While flatfeet are normal in children, persistence into adolescence with associated pain or asymmetry warrants additional evaluation. Rigidity of a flatfoot deformity, whether a clinical report or evident on examination, should raise suspicion for pathology. The differential diagnosis includes tarsal coalition, neurogenic planovalgus, and peroneal spasticity. History must include pointed inquiry into birth and neurologic histories to probe for a source of central spasticity. Examination must include standing assessment of hindfoot and midfoot alignment. Hindfoot rigidity may be assessed by the double limb heel rise test and manual examination. Radiographs should include standing ankle (anterior-posterior and mortise) and whole foot (anterior-posterior, external rotation oblique, and lateral) images. Magnetic resonance imaging is more sensitive for identifying coalitions and better characterizes adjacent cartilage, subchondral edema, and tendon pathology, yet CT better characterizes the anatomy of a bony coalition. Conservative treatments are pathology-dependent and play a more prominent role in neurogenic or peroneal spastic flatfoot. Surgical management of coalitions is centered on coalition resection coupled with arthrodesis in the case of a talocalcaneal coalition with a dysplastic subtalar joint; concomitant planovalgus reconstruction is considered on a case-by-case basis.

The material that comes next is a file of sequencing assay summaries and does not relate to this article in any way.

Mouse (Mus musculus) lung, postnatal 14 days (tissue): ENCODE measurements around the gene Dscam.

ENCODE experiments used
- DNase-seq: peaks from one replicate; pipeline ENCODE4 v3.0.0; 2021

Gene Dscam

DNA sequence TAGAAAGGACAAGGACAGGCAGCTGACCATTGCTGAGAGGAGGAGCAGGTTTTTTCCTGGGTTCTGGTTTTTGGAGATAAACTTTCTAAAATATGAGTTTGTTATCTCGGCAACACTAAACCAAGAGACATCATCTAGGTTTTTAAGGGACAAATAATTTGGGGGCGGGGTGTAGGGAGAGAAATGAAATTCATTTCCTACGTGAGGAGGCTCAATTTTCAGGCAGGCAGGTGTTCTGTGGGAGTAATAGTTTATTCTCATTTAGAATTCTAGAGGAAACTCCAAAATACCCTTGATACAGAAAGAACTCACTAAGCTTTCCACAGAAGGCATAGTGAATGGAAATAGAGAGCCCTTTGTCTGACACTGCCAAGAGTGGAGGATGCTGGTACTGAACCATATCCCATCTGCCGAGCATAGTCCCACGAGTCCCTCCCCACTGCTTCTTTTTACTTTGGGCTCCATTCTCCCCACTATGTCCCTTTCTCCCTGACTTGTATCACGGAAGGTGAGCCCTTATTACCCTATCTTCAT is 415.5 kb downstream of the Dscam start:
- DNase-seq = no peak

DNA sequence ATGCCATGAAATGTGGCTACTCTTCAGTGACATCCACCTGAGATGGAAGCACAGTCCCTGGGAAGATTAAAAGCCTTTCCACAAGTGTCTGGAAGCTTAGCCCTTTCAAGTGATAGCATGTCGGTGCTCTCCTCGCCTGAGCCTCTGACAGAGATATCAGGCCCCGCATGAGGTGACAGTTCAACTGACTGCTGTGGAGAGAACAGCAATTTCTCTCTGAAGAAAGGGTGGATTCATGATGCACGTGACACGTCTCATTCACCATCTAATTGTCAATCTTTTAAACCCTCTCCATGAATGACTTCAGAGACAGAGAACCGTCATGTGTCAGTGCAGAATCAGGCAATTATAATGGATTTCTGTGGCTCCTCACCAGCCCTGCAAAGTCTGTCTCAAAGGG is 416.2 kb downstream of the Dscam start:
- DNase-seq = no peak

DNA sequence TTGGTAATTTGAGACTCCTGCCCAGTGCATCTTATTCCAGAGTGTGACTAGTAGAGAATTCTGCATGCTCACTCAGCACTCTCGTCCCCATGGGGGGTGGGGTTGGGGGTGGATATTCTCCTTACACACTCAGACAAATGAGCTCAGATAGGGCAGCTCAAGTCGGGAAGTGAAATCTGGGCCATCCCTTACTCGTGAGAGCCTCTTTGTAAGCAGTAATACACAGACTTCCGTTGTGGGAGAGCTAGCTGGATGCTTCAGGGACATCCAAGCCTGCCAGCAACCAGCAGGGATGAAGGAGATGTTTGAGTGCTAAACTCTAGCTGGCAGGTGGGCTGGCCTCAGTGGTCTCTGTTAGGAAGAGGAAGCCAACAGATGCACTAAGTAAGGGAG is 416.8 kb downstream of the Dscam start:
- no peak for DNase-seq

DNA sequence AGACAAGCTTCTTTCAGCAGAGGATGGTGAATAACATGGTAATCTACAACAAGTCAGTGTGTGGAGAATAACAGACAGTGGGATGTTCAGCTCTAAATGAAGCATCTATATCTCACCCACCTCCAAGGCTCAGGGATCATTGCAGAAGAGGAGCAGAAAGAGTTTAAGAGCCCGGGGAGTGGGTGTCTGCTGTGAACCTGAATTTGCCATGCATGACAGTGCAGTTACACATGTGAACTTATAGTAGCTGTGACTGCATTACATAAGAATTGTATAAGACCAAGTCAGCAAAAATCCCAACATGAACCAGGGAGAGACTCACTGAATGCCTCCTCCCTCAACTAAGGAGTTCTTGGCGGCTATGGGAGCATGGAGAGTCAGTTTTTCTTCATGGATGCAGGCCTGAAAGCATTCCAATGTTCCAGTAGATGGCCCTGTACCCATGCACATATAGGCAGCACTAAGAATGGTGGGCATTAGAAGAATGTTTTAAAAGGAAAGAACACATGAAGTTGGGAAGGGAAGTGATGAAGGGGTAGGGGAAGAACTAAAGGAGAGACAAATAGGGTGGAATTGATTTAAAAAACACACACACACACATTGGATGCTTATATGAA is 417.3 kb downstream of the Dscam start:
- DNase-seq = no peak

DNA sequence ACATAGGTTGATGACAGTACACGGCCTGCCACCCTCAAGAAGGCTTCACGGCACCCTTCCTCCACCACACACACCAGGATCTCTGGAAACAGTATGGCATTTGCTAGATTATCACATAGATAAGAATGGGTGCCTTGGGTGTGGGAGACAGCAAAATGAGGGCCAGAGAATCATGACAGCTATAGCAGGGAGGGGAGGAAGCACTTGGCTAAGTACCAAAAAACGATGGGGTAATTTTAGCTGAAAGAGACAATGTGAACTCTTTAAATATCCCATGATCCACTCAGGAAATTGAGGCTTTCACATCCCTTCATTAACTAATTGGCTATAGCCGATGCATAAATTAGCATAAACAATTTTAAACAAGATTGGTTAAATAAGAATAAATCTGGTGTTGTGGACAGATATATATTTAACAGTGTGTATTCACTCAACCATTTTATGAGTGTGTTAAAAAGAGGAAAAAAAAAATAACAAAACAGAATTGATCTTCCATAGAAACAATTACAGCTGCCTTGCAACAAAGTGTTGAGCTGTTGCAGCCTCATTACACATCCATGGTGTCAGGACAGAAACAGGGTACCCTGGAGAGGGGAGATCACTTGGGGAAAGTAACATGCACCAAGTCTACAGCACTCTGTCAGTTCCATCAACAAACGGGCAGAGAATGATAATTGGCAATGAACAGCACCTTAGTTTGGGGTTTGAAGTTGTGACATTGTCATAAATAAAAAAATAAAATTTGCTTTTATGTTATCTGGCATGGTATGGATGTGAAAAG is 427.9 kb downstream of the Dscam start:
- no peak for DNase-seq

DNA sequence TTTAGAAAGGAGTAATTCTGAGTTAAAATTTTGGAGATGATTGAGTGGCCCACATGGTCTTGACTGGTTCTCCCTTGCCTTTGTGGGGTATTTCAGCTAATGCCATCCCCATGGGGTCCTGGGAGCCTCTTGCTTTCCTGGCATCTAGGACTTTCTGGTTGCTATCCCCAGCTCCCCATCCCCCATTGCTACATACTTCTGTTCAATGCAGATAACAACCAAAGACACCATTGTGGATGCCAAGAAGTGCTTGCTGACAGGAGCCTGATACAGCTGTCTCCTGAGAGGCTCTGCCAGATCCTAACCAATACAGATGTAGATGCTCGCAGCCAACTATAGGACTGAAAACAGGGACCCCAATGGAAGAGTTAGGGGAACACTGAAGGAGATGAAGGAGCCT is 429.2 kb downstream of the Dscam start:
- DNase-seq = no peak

|Original language||English (US)|
|Number of pages||10|
|Journal||Journal of the American Academy of Orthopaedic Surgeons|
|State||Published - Aug 15 2022|
ASJC Scopus subject areas